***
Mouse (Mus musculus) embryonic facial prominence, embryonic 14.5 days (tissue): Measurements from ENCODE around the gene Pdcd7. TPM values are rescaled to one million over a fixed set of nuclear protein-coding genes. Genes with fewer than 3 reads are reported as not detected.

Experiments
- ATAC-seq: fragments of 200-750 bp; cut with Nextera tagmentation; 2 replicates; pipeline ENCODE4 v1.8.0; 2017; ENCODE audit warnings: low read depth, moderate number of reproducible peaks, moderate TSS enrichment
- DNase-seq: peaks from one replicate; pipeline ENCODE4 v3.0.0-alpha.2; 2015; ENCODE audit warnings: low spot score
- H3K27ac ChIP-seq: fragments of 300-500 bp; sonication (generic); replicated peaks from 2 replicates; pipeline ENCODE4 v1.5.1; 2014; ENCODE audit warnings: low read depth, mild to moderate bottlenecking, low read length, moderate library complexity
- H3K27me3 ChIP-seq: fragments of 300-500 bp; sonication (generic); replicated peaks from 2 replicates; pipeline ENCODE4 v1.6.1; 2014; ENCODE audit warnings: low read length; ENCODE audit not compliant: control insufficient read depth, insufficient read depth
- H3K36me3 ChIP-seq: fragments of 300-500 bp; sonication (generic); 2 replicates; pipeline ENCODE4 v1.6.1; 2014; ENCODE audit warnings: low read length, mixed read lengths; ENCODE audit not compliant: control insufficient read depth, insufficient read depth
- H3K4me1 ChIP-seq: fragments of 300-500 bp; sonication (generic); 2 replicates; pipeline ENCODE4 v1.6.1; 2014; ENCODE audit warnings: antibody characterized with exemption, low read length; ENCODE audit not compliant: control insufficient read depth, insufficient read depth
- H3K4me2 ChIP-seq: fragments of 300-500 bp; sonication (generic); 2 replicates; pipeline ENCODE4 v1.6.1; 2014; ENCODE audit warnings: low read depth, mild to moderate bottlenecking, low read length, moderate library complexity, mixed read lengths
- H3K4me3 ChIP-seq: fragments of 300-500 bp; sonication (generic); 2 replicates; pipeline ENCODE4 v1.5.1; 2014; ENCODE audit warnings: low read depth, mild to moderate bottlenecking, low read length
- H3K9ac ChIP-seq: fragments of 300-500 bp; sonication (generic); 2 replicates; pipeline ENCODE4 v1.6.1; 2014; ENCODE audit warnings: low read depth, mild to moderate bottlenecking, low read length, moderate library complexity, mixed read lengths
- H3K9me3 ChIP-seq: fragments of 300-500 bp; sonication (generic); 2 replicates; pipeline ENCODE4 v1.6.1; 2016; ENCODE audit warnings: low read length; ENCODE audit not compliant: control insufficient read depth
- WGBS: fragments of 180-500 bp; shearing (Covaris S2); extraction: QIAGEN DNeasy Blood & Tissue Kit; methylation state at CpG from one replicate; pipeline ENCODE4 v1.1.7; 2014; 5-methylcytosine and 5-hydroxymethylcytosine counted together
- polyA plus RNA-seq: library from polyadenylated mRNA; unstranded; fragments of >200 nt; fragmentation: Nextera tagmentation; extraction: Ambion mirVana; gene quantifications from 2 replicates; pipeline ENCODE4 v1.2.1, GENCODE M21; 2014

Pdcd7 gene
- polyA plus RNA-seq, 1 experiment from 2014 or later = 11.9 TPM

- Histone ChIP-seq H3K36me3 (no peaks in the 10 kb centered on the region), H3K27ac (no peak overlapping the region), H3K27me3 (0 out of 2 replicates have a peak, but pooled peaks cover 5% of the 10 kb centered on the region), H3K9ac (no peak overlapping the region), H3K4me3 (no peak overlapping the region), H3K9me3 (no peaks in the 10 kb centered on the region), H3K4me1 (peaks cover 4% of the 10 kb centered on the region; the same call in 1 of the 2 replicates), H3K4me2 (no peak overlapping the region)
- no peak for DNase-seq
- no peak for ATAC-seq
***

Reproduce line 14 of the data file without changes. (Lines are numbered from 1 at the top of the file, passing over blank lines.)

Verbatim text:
- polyA plus RNA-seq: library from polyadenylated mRNA; unstranded; fragments of >200 nt; fragmentation: Nextera tagmentation; extraction: Ambion mirVana; gene quantifications from 2 replicates; pipeline ENCODE4 v1.2.1, GENCODE M21; 2014